I've been contributing for the last 5 or so years, and was using it before that.
- What are your major interests in FlightGear?
I dip in and out of lots of things. I've spent a lot of time in the last couple of years working on the 3D clouds, and before that random vegetation. I've created a couple of aircraft (vulcanb2, flash2a, pittss1c), and maintain a couple more (c172p, a4f, Cub). I also help maintain The Manual. I'm one of the moderators on the forums, and I sometimes remember to write something for the Newsletter.
Like many contributors I spend way more time messing around with things rather than actually doing flights! I enjoy warbirds (the p51d is a big challenge for me), and the c172p or Cub for some easier flying.
- What project are you working on right now?
Trying to get more performance out of the 3D clouds! I'm also looking at improving the HTML output of The Manual, so it's easier to use online.
- What do you plan on doing in the future?
Less fiddling, more flying! I have a 14 month old daughter so my FG time has been constrained, and will become more so in the future.
- Are you happy with the way the FlightGear project is going?
Absolutely. FG has never been healthier. With all the hard work people like James Turner and others have put into our Jenkins build server we're now able to produce releases every 6 months. That's a massive step forward from even two years ago. The range and quality of aircraft in the hangar continues to increase, and Martin's continual work on improving our scenery infrastructure will pay huge dividends in the future.
- What do you enjoy most about developing for FlightGear?
Getting the chance to work with a great group of people, even if I never get the chance to meet them in real life. Coming across a really nicely modelled aircraft or some new feature I never knew existed.
- Are there any "hidden features" you have worked on in FlightGear that new users may miss?
Well given the number of people that fail to RTFM, my work on The Manual :)
I also think people get used to new features very quickly, so they effectively disappear. When I created the first proper forests (with a lot of help from Tim Moore), it was pretty exciting as we'd never been able to have that density of foliage before. Nowadays we all take it for granted.
- What advice can you give to new developers who want to get started on their first aircraft/new feature/Nasal script?
Start small. Modify an existing aircraft rather than create a new one from scratch. It's tempting to start something new, but the amount of time and effort required to actually create a worthwhile aircraft with any realism is huge. We stand on the shoulders of giants in FG, so you might as well take advantage as much as possible!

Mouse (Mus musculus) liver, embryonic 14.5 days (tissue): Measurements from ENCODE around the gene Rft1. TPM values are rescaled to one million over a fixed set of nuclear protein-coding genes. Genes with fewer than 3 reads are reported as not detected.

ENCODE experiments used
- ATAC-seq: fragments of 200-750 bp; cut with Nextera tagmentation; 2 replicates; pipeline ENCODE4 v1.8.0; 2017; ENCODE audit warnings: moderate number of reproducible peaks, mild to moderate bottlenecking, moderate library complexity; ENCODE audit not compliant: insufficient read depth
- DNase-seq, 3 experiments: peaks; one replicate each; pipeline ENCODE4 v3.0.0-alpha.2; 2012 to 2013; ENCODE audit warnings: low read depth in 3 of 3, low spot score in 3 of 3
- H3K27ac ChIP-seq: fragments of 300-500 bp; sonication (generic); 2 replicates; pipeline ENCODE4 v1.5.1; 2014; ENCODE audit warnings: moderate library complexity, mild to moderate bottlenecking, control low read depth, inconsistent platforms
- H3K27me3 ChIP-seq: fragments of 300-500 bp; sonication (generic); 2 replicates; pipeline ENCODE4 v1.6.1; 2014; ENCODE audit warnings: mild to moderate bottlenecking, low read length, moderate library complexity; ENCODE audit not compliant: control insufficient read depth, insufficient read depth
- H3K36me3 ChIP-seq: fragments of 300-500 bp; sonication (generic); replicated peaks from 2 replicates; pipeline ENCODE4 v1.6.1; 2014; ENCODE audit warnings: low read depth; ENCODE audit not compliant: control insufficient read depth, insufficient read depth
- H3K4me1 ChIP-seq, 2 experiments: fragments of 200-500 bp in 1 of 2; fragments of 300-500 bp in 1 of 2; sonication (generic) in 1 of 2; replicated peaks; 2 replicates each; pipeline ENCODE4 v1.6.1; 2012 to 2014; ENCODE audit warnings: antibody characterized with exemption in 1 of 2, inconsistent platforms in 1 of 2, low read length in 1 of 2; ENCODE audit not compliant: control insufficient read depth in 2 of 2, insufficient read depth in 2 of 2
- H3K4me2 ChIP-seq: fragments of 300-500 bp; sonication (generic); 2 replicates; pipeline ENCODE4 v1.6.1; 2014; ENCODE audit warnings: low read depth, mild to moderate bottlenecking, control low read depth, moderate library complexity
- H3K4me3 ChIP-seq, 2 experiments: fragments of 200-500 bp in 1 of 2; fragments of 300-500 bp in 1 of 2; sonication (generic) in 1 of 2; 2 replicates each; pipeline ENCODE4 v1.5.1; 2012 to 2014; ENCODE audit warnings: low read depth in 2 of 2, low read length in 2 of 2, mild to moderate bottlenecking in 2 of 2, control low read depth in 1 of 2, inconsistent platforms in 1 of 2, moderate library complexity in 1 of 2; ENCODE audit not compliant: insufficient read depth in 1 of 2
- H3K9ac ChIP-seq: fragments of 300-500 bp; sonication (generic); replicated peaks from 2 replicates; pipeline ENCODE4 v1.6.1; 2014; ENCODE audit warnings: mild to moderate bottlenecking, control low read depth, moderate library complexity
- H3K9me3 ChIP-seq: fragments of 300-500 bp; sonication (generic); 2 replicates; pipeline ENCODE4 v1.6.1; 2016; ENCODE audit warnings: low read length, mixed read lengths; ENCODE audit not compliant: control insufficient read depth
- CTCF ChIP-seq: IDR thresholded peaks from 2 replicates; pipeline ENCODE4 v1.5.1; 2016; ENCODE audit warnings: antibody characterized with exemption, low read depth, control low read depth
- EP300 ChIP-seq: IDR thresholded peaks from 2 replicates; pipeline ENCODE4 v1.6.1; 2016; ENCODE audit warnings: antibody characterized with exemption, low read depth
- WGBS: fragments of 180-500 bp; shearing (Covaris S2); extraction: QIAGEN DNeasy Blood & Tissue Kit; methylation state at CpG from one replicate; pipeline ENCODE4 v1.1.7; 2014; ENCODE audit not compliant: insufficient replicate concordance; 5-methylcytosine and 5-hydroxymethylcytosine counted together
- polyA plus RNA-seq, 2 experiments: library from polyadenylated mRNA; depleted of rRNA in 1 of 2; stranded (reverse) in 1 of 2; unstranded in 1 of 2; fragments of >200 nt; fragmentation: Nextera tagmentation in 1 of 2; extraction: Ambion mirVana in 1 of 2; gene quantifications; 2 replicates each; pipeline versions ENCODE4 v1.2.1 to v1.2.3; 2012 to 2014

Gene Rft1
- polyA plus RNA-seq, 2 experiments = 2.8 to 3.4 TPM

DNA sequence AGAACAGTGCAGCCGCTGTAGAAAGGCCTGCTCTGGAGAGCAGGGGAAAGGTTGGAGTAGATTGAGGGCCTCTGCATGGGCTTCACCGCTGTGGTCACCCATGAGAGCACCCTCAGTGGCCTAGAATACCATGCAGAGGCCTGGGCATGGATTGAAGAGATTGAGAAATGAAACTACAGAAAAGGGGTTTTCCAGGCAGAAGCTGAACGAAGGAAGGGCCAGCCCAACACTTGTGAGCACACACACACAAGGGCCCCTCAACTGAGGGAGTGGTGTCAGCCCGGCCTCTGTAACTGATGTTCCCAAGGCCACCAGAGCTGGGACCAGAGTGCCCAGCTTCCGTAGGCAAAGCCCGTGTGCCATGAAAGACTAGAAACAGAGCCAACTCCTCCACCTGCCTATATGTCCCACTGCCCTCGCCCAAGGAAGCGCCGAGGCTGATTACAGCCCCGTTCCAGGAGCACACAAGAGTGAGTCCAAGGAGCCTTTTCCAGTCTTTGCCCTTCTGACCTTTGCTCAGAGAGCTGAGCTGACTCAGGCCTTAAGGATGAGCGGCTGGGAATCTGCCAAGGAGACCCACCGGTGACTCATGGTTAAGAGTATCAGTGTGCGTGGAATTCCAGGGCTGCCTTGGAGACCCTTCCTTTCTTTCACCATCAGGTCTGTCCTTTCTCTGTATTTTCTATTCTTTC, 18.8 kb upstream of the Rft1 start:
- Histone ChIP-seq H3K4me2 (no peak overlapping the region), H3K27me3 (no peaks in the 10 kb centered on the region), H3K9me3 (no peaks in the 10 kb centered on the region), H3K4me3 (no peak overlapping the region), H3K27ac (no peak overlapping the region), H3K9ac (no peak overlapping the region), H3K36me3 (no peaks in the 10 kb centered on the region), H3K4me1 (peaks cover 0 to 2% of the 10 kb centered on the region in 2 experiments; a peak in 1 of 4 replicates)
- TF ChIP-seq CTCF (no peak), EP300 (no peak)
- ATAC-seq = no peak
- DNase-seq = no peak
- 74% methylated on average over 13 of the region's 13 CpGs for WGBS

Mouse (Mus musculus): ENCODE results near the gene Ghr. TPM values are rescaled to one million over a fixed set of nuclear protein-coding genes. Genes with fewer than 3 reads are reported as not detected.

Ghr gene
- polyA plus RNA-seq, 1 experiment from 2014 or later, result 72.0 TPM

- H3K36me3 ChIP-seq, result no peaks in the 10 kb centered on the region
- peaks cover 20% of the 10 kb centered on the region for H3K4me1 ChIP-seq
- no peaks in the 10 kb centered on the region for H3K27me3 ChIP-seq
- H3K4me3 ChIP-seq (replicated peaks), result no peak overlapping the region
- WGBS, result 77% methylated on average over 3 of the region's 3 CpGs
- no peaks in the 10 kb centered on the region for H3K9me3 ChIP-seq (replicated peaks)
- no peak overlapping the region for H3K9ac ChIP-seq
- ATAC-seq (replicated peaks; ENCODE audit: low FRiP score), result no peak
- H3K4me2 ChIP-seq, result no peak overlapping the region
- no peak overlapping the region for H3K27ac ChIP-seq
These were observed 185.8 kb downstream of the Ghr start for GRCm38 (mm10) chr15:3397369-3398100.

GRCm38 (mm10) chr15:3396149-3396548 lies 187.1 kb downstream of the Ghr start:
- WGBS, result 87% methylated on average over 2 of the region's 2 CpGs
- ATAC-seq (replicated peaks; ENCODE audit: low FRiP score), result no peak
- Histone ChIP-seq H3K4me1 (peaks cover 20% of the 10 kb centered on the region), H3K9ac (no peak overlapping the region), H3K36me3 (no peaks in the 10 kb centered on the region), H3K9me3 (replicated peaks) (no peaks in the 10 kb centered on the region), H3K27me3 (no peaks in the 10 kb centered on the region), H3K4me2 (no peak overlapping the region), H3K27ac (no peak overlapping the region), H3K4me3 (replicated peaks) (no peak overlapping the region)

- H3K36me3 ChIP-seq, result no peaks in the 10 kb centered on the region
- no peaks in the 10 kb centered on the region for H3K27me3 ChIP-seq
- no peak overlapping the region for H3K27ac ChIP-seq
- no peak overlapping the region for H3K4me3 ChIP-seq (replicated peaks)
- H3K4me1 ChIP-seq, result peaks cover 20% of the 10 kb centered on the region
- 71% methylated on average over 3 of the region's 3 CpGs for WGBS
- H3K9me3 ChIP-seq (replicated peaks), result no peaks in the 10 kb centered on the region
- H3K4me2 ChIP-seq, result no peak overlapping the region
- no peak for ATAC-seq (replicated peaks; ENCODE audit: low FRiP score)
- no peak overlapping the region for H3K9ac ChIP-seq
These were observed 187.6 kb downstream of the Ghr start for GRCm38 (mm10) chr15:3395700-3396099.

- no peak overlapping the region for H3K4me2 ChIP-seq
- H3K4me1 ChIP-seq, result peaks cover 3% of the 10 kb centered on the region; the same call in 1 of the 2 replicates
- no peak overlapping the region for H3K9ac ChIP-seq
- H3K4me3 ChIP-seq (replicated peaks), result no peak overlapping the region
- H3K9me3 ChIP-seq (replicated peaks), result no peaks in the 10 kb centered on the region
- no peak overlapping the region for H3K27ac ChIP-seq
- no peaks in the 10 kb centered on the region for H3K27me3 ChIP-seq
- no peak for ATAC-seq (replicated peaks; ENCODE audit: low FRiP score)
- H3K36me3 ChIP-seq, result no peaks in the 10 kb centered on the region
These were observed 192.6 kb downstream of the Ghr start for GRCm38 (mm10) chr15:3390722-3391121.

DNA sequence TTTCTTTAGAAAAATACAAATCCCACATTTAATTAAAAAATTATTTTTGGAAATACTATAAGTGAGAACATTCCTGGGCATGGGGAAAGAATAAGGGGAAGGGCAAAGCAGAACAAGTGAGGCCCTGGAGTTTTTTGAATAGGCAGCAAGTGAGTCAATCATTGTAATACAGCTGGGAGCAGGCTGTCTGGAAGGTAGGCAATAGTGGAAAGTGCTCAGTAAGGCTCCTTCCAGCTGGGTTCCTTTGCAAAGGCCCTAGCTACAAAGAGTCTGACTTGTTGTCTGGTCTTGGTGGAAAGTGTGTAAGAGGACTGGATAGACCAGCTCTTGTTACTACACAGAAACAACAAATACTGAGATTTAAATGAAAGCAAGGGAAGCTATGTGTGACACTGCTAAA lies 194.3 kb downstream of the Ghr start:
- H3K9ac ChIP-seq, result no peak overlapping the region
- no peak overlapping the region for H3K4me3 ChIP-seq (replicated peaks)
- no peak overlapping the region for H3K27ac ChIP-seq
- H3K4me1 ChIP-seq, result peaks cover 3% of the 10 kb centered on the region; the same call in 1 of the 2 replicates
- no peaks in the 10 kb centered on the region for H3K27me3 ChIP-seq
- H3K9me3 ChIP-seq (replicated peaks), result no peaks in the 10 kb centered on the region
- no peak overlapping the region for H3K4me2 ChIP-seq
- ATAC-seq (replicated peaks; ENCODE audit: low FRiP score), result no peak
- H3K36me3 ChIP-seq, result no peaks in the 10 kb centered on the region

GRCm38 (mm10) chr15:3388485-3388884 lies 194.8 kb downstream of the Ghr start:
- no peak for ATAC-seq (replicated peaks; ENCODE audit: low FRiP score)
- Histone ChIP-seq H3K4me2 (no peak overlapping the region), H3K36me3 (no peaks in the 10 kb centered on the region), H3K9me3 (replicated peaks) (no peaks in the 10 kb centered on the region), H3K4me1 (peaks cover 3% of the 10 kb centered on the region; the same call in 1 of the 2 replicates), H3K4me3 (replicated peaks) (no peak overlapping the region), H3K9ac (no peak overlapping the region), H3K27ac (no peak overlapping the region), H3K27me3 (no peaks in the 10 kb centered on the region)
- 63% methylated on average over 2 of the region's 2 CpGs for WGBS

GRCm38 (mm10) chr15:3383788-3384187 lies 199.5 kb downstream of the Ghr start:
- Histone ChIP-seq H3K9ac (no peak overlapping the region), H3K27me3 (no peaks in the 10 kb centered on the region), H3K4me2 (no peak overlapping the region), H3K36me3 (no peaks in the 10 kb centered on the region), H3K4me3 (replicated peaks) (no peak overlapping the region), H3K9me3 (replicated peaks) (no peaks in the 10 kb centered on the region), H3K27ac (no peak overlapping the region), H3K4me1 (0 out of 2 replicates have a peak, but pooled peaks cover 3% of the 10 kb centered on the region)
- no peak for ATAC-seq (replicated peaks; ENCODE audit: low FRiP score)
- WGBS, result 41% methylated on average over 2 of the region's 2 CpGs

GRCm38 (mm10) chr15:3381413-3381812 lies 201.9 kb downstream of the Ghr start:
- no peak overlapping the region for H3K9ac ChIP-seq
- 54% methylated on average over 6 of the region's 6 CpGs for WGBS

In the hangar
The FlightGear livery database is re-opened for contributions! Due to some problems in the uploadscript no submissions were accepted for several weeks. The uploadform has been redesigned, to allow quicker and easier processing of livery packages. Comments and ideas are highly appreciated. And so are liveries of course, at this link!
At the same time, the airlines page received a new "paging", based on first letter of the airlines. This allows you to find what you're looking for in an instant.
As of November 20th, there are 1,122,603 objects positions known in FlightGear's scenery database. It is now possible to show on FG scenery map the scenery buckets. This may be useful for our fellow contributors. Thanks to Martin, Tuxklok and Elmaxo for this nice and useful update. Never seen FG's scenery mapserver? Click here to see how it looks like and play with the different layers to the upper right. Enjoy!
Ketchikan to Juneau
It's cold where we will go so dress up warm and if we are lucky we might see whales during our flight. Don't fly too high to enjoy the amazing views, and there is a small challenge at the end. The runways we will use are long enough for bigger aircraft (7000+). Total length of the trip will be around 245 NM. So, hop in the cockpit of your favourite airliner.
Alaska, here we come! Enjoy!
- Park your aircraft on PAKT, Ketchikan International, runway 11. The wind is coming from South, change the weather if needed (SE is ok too).